Mitochondria are major sites of energy metabolism that influence numerous cellular events, including immunity and cancer development. Previously, we reported that the mitochondrionspecific antioxidant enzyme, manganese-containing superoxide dismutase (MnSOD), has dual roles in early- and late-carcinogenesis stages. However, how defective MnSOD impacts the chain of events that lead to cell transformation in pathologically normal epidermal cells that have been exposed to carcinogens is unknown. Here, we show that UVB radiation causes nitration and inactivation ofMnSODleading to mitochondrial injury and mitophagy. In keratinocytes, exposure to UVB radiation decreased mitochondrial oxidative phosphorylation, increased glycolysis and the expression of autophagy-related genes, and enhanced AKT Ser/Thr kinase (AKT) phosphorylation and cell growth. Interestingly, UVB initiated a prosurvival mitophagy response by mitochondria-mediated reactive oxygen species (ROS) signaling via the mammalian target of the mTOR complex 2 (mTORC2) pathway. Knockdown of rictor but not raptor abrogated UVB-induced mitophagy responses. Furthermore, fractionation and proximity-ligation assays reveal that ROSmediated mTOC2 activation in mitochondria is necessary for UVB-induced mitophagy. Importantly, pretreatment with the MnSOD mimic MnTnBuOE-2-PyP5+ (MnP) attenuates mTORC2 activation and suppresses UVB-induced mitophagy. UVB radiation exposure also increased cell growth as assessed by soft-agar colony survival and cell growth assays, and pretreatment with MnP or the known autophagy inhibitor 3-methyladenine abrogated UVB-induced cell growth. These results indicate that MnSOD is a major redox regulator that maintains mitochondrial health and show that UVB-mediated MnSOD inactivation promotes mitophagy and thereby prevents accumulation of damaged mitochondria.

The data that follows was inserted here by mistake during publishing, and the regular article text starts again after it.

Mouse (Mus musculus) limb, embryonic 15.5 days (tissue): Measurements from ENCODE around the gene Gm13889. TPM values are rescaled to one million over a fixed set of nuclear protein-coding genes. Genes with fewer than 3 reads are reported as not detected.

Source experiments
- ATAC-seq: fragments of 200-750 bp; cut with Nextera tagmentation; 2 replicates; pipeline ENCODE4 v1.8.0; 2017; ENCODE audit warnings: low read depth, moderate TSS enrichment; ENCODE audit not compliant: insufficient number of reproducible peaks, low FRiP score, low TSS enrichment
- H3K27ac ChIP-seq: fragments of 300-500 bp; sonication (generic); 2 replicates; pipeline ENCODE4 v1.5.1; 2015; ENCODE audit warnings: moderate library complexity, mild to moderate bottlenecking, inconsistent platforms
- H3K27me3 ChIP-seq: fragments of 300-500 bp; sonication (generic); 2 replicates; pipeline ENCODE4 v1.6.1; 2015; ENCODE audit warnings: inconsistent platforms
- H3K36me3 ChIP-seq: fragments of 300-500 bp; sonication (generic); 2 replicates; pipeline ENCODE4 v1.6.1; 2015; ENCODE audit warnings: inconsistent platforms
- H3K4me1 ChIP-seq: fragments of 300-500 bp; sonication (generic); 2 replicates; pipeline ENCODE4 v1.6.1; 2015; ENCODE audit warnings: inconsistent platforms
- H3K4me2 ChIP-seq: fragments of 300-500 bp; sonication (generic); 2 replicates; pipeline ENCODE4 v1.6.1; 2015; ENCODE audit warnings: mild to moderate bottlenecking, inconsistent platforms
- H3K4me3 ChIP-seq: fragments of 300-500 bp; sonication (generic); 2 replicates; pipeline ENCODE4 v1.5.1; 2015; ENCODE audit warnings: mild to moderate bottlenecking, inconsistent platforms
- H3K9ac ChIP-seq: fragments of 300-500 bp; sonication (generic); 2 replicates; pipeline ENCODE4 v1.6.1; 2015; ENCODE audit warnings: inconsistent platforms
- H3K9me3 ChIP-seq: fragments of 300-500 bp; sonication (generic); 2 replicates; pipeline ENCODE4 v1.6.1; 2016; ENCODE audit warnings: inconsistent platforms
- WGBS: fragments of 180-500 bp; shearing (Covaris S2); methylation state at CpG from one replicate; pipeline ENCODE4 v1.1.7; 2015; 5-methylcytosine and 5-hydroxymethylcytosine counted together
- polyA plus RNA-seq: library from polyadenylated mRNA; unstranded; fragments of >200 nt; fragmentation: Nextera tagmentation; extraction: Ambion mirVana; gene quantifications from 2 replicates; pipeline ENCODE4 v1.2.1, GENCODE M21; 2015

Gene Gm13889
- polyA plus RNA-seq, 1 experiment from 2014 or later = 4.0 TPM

|Number of pages||12|
|Journal||Journal of Biological Chemistry|
|State||Published - Apr 26 2019|
Bibliographical noteFunding Information:
This work was supported by National Institutes of Health Grant CA 214638. The authors declare that they have no conflicts of interest with the contents of this article. The content is solely the responsibility of the authors and does not necessarily represent the official views of the National Institutes of Health.
Acknowledgments—We thank Dr. Mihail I. Mitov of the Redox Metabolism Shared Resource Facility (RMSRF) for outstanding technical help in acquiring data from Seahorse experiments. We acknowledge with gratitude the assistance of the RMSRF of the Markey Cancer Center, which is the recipient of National Institutes of Health Cancer Center Support Grant 2P30 CA177558 from NCI.
© 2019 Dhar et al.
ASJC Scopus subject areas
- Molecular Biology
- Cell Biology